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  Toward detecting and identifying macromolecules in a cellular context: Template matching applied to electron tomograms

Böhm, J., Frangakis, A. S., Hegerl, R., Nickell, S., Typke, D., & Baumeister, W. (2000). Toward detecting and identifying macromolecules in a cellular context: Template matching applied to electron tomograms. Proceedings of the National Academy of Sciences of the United States of America, 97(26), 14245-14250.

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Genre: Journal Article
Alternative Title : Proc. Natl. Acad. Sci. U. S. A

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 Creators:
Böhm, J.1, Author              
Frangakis, A. S.1, Author              
Hegerl, R.1, Author              
Nickell, S.1, Author              
Typke, D.1, Author              
Baumeister, W.1, Author              
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1External Organizations, ou_persistent22              

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Free keywords: Escherichia-coli; Chaperonin; Microscopy; Resolution; Proteasome; Thermosome; Cells; Alpha; Beta.; Multidisciplinary in Current Contents(R)/Life Sciences.
 Abstract: Electron tomography is the only technique available that allows us to visualize the three-dimensional structure of unfixed and unstained cells currently with a resolution of 6-8 nm, but with the prospect to reach 2-4 nm. This raises the possibility of detecting and identifying specific macromolecular complexes within their cellular context by Virtue of their structural signature. Templates derived from the high-resolution structure of the molecule under scrutiny are used to search the reconstructed volume. Here we outline and test a computationally feasible two-step procedure: In a first step, mean-curvature motion is used for segmentation, yielding subvolumes that contain with a high probability macromolecules in the expected size range. Subsequently, the particles contained in the subvolumes are identified by cross-correlation, using a set of three-dimensional templates. With simulated and real tomographic data we demonstrate that such an approach is feasible and we explore the detection limits. Even structurally similar particles, such as the thermosome, GroEL, and the 20S proteasome can be identified with high fidelity. This opens up exciting prospects for mapping the territorial distribution of macromolecules and for analyzing molecular interactions in situ. [References: 31]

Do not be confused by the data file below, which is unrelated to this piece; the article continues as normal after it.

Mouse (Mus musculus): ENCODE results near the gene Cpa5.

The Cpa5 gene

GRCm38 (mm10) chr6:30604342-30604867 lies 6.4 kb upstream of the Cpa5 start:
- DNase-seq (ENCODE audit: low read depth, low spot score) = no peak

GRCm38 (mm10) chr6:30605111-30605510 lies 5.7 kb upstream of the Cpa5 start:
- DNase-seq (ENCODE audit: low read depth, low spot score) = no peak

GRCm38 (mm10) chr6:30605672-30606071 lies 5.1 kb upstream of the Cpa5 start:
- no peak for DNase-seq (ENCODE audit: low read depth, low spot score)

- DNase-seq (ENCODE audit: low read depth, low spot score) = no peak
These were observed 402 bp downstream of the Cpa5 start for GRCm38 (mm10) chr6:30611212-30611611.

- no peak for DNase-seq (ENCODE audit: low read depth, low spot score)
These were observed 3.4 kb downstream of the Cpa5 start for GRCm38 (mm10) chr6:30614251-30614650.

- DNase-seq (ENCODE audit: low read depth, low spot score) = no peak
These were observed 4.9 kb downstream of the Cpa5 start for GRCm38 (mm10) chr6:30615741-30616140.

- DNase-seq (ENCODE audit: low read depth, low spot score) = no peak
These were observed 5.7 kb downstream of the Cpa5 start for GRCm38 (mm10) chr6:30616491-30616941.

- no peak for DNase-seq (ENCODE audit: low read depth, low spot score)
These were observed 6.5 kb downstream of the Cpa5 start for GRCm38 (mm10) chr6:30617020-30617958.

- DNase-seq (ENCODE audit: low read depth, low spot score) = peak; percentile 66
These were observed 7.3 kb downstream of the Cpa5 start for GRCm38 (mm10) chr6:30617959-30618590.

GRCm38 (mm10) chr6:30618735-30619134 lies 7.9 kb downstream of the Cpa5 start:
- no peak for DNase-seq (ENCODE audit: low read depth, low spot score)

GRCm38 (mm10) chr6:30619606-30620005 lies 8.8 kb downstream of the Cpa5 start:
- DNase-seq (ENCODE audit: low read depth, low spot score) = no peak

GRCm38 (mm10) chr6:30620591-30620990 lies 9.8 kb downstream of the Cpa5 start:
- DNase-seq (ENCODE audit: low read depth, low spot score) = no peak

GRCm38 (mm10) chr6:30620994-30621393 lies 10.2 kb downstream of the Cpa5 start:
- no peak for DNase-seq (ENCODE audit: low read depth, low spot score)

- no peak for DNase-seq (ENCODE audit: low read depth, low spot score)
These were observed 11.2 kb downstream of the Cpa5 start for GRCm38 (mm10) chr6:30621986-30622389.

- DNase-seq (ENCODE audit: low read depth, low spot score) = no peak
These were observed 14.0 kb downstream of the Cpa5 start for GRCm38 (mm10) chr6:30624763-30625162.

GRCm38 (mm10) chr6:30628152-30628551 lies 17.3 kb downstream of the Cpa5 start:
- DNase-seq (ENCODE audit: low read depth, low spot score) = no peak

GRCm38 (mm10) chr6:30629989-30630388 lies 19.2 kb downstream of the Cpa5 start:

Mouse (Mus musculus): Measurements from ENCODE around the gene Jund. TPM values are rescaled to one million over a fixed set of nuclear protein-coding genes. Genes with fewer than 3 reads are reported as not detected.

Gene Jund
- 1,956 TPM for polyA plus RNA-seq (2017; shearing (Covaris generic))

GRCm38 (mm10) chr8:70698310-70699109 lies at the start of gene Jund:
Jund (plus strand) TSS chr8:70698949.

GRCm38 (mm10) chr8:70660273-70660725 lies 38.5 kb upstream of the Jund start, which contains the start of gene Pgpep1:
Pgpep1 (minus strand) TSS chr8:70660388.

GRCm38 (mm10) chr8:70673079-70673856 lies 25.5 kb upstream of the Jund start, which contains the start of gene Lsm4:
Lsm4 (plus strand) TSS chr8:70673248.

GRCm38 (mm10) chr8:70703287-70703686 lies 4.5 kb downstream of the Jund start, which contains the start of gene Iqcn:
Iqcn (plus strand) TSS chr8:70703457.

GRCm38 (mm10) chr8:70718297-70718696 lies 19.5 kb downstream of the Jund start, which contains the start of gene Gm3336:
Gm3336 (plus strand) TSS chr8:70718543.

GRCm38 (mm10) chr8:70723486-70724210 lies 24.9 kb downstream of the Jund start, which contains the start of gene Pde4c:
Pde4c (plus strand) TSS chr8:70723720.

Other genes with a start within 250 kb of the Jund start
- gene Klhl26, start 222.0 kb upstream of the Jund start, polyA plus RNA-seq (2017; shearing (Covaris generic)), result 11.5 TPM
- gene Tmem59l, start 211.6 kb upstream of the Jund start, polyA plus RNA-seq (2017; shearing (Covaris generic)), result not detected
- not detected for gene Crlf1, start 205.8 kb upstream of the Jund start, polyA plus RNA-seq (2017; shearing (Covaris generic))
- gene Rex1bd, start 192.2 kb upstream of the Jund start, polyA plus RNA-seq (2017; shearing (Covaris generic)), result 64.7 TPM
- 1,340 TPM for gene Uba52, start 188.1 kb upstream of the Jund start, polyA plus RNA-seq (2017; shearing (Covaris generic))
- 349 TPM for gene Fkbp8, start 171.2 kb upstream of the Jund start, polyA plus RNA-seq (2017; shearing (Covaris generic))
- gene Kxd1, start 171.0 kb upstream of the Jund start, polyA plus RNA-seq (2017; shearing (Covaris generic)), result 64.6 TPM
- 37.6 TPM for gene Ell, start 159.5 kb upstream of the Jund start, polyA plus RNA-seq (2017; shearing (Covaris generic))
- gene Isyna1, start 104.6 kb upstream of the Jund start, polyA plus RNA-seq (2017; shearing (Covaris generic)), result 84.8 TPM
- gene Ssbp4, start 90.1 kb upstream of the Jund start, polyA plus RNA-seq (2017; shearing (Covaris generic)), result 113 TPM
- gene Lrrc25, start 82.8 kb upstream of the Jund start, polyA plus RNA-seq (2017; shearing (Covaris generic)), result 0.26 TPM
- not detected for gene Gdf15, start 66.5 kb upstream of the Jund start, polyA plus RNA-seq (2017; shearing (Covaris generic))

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 Dates: 2000
 Publication Status: Published in print
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 Identifiers: eDoc: 318532
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Title: Proceedings of the National Academy of Sciences of the United States of America
  Alternative Title : Proc. Natl. Acad. Sci. U. S. A
Source Genre: Journal
 Creator(s):
Affiliations:
Publ. Info: -
Pages: - Volume / Issue: 97 (26) Sequence Number: - Start / End Page: 14245 - 14250 Identifier: -